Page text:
„Actually, one of the real problems that always bothers me [in creating a painting] is sustaining a feeling. I mean, when I look at Poussin now, well, I think that's the most incredible thing to maintain the feeling for a year, however long it took Poussin, I'm telling you, to paint this vast structure. Bur perhaps that is not given to us now. I don't know.... Actually all all modern art puzzles me. I don't understand it. II really don't. I don't know whether it is fragmentary [as David Sylvester the interviewer suggested]. I have a sickening nostalgia for this other state of sustaining a feeling for months, being able to construct and build a picture. Well Mondrian, I think, did that, of course. He was almost one of the last artists to do that. I wish I could get there.“

—  Philip Guston, pp. 91-92
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Philip Guston
1913 - 1980
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„I don't know how he feels now, but I know that I have often wished that he would talk less of violence, because violence is not going to solve our problem.“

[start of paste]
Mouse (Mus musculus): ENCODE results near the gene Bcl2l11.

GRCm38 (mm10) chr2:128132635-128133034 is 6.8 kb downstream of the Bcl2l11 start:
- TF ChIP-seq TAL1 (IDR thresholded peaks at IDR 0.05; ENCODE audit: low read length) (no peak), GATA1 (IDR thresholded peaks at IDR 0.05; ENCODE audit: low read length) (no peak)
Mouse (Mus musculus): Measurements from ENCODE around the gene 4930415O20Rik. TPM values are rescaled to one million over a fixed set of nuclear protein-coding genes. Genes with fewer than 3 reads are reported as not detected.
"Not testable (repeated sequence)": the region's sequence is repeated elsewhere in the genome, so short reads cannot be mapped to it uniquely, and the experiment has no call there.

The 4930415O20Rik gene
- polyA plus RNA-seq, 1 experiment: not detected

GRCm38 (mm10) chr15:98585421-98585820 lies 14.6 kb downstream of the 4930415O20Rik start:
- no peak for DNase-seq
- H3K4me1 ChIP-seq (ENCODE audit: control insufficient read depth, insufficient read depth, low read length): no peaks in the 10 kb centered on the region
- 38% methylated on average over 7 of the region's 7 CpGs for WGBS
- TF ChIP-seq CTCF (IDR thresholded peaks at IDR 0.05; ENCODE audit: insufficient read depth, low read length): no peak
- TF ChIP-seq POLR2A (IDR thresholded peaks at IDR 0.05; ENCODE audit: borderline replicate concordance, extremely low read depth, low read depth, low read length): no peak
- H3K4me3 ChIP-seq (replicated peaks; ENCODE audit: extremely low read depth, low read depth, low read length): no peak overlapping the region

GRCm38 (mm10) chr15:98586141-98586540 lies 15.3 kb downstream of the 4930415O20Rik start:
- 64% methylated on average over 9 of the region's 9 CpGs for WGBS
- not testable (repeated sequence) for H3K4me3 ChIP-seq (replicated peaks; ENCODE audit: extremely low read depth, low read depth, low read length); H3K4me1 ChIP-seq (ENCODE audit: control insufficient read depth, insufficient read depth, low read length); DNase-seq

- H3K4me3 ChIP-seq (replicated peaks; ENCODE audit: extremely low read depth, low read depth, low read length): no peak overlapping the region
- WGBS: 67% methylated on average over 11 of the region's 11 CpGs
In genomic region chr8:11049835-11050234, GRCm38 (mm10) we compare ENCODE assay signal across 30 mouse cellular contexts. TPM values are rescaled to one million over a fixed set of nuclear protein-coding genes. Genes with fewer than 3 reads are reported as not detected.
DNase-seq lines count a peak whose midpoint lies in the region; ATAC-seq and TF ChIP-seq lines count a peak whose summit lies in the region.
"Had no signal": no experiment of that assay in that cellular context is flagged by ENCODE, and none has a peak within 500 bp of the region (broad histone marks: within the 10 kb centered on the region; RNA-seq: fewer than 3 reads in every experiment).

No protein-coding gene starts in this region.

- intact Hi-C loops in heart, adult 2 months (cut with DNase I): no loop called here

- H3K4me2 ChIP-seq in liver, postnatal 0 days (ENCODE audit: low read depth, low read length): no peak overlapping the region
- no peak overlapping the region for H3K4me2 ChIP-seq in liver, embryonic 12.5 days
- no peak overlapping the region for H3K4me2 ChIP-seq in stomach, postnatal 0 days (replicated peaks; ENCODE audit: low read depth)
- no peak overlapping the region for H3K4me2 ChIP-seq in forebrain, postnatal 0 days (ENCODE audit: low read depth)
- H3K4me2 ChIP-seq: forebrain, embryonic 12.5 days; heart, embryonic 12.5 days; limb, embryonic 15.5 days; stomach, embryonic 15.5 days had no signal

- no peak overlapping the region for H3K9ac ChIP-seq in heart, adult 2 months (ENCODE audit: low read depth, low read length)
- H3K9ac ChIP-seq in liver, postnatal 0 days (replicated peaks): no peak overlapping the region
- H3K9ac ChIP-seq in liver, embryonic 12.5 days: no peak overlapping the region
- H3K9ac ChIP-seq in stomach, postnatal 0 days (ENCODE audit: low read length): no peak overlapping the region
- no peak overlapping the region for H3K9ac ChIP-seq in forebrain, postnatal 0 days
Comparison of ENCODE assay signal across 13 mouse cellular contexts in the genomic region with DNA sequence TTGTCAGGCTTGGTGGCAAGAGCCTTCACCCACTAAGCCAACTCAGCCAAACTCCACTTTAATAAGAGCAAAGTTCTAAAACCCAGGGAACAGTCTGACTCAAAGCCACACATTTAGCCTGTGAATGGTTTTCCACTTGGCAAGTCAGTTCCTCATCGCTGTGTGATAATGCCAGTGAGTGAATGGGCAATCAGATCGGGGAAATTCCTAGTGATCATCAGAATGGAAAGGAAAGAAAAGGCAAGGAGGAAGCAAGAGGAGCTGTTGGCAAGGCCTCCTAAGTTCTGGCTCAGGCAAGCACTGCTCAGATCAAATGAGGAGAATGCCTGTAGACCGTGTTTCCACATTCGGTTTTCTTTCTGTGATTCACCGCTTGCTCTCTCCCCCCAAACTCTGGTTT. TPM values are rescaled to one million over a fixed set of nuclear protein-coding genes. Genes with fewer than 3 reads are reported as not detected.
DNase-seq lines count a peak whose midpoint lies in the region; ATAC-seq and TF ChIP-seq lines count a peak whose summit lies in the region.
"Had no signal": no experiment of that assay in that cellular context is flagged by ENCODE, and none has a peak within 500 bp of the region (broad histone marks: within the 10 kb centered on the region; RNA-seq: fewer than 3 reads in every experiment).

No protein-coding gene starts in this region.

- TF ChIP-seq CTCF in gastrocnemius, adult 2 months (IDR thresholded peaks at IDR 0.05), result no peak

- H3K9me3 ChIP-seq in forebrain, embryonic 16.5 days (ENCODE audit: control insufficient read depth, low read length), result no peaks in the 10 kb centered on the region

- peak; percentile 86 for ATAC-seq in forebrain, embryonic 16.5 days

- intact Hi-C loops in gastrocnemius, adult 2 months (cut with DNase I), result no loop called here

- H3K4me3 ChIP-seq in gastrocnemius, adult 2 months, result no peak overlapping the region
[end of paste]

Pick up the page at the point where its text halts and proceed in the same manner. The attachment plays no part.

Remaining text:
—  Martin Luther King, Jr. American clergyman, activist, and leader in the American Civil Rights Movement 1929 - 1968
Context: I met Malcolm X once in Washington, but circumstances didn't enable me to talk with him for more than a minute. He is very articulate … but I totally disagree with many of his political and philosophical views — at least insofar as I understand where he now stands. I don't want to seem to sound self-righteous, or absolutist, or that I think I have the only truth, the only way. Maybe he does have some of the answer. I don't know how he feels now, but I know that I have often wished that he would talk less of violence, because violence is not going to solve our problem. And in his litany of articulating the despair of the Negro without offering any positive, creative alternative, I feel that Malcolm has done himself and our people a great disservice. Fiery, demagogic oratory in the black ghettos, urging Negroes to arm themselves and prepare to engage in violence, as he has done, can reap nothing but grief. Interview in Playboy (January 1965) https://web.archive.org/web/20080706183244/http://www.playboy.com/arts-entertainment/features/mlk/04.html

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